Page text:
Melanoma – A Long and Winding Road
My first melanoma diagnosis required a wide local excision on the tip of my nose (6/12/2018). Sadly, the margins were not clear, so another surgery, as well as a sentinel lymph node biopsy, were scheduled (6/27/2018). The margins on the second set of biopsies were clear so now, I could move forward with the reconstruction surgery. A skin graft was performed using skin from behind my ear to repair my nose (7/12/2018). I wanted to believe that was the end, but instead, I had an aching feeling that life as I knew it would never be the same.
The fear of recurrence would haunt me, and I shared these fears with my oncologist. I thought, “With so many spots and moles all over my body, how would I be able to detect a new spot?” Finding the original spot was easy, as it was on the tip of my nose. My doctor told me, “If the cancer were to come back, it would likely come back on your face, not somewhere else on your body.” My fears were realized when I discovered a new spot on my nose (8/14/2018). I could hardly believe my eyes. My heart sank as tears rolled down my face.
Navigating a melanoma recurrence
As soon as I discovered the new spot, I called my dermatologist and made an appointment for a biopsy (9/11/2018). When I arrived, the medical assistant asked, “Why are you here,” and I explained, “I discovered a new spot and given my history with cancer, I wanted to have it biopsied.” The assistant said, “Ok, we will have the doctor look at it,” and I responded, “I am not leaving this office without having it biopsied.”
When the doctor entered the room, he pondered over the spot, then said, “This looks a blood vessel, a venus lake.” I had never heard of that before! Coincidently, earlier that same day, I had a follow-up visit with my plastic surgeon. He asked, “What’s going on here,” pointing to the spot on my nose. I told him, “I think the melanoma has returned.” He said, “I don’t think so. This looks like a blood vessel. Maybe it is a result of the recent surgery on your nose.”
As I left the dermatologist office that day, my gut already knew the cancer had returned. I had become all too familiar with the look of the little, brown spot that started this chain of events just three months ago. The call with the biopsy results confirmed it. It was melanoma (9/20/2018).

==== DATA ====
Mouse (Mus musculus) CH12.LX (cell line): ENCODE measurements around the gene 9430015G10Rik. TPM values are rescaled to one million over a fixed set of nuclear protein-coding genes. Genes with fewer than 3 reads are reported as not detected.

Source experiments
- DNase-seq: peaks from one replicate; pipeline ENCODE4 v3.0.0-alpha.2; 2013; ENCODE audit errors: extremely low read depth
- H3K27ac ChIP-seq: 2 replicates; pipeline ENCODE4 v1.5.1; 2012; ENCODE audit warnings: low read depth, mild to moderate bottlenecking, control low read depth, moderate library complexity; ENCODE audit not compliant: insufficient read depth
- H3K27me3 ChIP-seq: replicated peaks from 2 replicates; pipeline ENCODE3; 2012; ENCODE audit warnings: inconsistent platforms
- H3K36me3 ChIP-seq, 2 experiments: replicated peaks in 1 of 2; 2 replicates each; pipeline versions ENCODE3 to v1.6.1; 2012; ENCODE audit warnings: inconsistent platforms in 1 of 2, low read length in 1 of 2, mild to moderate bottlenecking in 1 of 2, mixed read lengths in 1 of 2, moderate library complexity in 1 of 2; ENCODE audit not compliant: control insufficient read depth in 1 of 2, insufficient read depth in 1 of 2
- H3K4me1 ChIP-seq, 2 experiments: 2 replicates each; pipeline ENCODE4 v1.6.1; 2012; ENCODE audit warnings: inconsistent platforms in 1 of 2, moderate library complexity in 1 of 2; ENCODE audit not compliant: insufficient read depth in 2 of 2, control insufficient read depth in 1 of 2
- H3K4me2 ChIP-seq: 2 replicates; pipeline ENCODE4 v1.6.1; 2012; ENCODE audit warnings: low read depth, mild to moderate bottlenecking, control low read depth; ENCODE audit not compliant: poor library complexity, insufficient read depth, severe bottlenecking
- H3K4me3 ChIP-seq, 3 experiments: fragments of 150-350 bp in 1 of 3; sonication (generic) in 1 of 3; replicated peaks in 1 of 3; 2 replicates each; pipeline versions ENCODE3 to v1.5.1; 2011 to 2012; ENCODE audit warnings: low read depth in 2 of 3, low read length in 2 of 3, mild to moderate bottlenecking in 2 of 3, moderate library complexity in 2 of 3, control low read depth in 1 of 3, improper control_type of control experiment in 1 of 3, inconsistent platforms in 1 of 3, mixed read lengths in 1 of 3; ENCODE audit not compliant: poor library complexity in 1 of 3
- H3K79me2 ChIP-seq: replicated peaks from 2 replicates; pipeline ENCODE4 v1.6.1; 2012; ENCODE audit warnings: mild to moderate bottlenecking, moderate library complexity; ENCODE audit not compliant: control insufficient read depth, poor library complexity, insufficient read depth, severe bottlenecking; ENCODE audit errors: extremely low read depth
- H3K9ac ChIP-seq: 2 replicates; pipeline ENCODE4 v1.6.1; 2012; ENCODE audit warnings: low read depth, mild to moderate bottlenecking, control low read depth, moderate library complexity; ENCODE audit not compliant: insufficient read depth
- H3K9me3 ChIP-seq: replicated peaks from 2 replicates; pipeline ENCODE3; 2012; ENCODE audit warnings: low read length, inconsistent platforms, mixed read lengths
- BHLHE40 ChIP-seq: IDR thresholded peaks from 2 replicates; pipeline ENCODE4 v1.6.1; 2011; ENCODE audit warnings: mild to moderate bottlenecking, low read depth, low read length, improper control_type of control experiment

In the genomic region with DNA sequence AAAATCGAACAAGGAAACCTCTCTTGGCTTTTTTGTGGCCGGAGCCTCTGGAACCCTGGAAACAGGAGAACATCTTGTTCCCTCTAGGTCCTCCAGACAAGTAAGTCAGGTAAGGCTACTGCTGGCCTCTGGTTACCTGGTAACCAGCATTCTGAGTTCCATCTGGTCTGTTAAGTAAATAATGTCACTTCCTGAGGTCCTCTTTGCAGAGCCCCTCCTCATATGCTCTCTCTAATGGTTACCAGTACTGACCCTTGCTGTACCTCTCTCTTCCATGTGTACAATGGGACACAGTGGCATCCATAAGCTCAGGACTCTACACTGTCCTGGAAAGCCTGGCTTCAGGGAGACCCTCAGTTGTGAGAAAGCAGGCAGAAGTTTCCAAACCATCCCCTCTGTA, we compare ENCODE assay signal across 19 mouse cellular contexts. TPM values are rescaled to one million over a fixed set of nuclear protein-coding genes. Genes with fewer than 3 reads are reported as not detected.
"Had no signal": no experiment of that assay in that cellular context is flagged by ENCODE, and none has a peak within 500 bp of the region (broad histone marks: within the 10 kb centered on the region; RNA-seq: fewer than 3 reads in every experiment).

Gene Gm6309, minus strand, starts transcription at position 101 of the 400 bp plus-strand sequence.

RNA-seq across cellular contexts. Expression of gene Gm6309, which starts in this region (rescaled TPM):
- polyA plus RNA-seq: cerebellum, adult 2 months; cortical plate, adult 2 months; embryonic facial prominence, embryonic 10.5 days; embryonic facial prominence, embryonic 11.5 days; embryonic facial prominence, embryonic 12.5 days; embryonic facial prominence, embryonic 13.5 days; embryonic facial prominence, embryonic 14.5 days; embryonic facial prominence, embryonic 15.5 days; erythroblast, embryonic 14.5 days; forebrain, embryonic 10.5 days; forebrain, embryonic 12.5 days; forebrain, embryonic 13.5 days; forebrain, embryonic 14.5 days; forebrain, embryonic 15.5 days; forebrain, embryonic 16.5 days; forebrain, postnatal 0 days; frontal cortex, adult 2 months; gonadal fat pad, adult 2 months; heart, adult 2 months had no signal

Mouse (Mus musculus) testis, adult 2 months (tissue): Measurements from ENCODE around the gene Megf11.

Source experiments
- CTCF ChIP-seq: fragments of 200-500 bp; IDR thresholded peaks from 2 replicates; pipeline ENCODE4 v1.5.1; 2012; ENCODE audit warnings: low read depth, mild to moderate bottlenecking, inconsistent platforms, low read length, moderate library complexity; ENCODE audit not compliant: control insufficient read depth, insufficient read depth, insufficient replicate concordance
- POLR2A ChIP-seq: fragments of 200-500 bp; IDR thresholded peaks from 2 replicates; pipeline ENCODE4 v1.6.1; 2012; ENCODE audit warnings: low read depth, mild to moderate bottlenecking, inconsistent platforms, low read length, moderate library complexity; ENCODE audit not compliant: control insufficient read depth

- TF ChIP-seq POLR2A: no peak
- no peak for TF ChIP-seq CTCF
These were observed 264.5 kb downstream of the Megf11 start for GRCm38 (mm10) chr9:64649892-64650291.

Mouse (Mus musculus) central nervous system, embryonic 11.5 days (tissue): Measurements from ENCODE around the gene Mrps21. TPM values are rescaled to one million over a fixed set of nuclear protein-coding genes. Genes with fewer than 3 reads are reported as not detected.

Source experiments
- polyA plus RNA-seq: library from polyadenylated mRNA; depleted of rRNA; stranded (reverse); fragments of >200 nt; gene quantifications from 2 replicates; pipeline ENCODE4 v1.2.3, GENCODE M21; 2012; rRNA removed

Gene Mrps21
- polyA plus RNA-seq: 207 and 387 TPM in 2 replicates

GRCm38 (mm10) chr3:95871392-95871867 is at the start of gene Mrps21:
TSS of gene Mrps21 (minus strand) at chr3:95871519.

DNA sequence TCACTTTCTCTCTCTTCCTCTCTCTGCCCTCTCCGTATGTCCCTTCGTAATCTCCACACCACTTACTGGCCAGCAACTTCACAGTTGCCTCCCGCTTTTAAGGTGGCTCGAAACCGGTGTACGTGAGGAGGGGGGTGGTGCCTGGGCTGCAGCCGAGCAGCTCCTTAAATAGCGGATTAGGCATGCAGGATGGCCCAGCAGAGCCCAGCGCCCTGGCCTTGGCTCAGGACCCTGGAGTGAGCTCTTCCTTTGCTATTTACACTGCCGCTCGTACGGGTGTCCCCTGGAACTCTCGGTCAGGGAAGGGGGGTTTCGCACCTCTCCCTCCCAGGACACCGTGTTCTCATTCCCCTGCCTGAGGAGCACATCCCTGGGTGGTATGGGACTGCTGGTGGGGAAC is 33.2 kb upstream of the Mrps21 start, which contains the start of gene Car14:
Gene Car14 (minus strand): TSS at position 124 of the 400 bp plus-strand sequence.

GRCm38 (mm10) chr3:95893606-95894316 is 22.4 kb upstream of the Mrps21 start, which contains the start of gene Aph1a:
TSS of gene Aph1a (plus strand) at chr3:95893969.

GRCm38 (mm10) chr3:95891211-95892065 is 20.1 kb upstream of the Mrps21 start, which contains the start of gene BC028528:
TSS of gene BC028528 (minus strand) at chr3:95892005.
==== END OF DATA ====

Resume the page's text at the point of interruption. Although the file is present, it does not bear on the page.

Take the next u-turn
And just like that, I am right back where I started. I made an appointment with my oncologist to review the results of the recent biopsy (9/27/2018).
“What happened?” I asked, “How did we get here so soon?” My oncologist explained, “The cancer cells must have traveled through your lymphatic system from the original tumor but did not reach the lymph nodes. This process is known as in transit.”
An in-transit metastases (ITM) is given a worse prognosis compared with a true local recurrence and is therefore classified as a stage IIIB or IIIC disease. A PET scan was ordered to ensure that nothing had spread to my internal organs. The results showed no obvious signs of cancer. No obvious signs of cancer- those particular words were not entirely comforting to me.
An excision was performed (10/17/2018) to remove the new spot on my columella, that’s the little piece of real estate that links the nasal tip to the nasal base. Once we received the all clear on the margins (10/24/018), reconstruction surgery was scheduled (10/26/2018). This time, the plastic surgeon performed a nose flap. The original skin graft had to be removed during this reconstruction phase.
During my follow up visit with my oncologist (11/1/2018), it was recommended that I receive immunotherapy with OPDIVO and I was referred to the Medical Director of Oncology, known internationally for his melanoma clinical and research work. However, before I made it to my first consultation, I found another spot on my nose (11/5/2018). If you’re counting, that’s now number three.
Next stop: immunotherapy